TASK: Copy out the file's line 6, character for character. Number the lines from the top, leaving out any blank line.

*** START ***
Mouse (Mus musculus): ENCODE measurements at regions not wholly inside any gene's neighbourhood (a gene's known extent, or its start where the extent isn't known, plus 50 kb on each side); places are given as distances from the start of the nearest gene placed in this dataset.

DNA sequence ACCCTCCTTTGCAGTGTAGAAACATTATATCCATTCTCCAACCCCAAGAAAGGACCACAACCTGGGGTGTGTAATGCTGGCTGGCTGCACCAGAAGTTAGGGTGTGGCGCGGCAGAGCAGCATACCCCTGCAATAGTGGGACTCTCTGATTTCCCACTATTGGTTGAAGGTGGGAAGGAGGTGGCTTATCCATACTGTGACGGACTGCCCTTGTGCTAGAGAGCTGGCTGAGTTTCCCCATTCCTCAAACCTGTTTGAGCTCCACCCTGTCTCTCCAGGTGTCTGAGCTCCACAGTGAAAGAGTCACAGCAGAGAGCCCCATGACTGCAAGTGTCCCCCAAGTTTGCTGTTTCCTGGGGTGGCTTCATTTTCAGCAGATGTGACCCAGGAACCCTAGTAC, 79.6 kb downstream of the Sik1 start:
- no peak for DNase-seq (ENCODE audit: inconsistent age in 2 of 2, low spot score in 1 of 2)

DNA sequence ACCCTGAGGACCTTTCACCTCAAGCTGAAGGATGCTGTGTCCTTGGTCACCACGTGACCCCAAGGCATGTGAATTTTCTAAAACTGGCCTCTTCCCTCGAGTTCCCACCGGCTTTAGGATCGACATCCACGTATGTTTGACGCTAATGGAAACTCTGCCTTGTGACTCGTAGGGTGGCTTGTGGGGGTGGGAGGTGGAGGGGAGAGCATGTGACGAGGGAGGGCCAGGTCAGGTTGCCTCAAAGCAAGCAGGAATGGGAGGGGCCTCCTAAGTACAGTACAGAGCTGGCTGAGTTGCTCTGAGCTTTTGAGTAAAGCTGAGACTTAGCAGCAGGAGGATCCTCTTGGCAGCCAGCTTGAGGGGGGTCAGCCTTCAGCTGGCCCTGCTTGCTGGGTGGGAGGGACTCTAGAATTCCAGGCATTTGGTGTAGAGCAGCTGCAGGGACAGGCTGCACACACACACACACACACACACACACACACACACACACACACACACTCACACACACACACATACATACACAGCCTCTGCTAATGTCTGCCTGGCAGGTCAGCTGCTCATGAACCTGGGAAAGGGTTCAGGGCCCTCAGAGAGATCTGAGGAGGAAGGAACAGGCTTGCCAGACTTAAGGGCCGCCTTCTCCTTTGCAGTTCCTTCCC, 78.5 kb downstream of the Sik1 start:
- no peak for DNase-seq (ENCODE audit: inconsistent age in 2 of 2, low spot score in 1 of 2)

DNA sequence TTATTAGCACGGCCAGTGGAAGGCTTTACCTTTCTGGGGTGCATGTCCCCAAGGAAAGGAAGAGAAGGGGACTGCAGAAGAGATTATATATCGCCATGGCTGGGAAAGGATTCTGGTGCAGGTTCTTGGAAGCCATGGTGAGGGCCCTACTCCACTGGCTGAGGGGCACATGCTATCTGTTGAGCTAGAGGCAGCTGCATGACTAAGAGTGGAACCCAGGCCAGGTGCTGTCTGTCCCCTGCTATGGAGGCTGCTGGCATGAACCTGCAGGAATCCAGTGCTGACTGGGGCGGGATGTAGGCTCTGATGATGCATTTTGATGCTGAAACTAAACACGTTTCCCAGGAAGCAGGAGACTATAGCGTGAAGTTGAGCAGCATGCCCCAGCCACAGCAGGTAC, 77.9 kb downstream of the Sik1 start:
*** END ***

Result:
DNA sequence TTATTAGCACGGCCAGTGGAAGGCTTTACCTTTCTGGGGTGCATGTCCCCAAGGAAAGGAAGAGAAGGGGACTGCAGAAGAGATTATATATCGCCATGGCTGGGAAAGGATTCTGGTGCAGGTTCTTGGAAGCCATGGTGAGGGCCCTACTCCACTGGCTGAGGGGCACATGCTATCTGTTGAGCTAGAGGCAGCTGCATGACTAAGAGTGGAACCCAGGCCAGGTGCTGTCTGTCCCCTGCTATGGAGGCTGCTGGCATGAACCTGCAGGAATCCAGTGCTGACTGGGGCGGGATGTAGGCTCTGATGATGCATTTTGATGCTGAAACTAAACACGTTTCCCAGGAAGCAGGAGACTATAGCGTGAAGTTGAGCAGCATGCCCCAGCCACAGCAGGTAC, 77.9 kb downstream of the Sik1 start: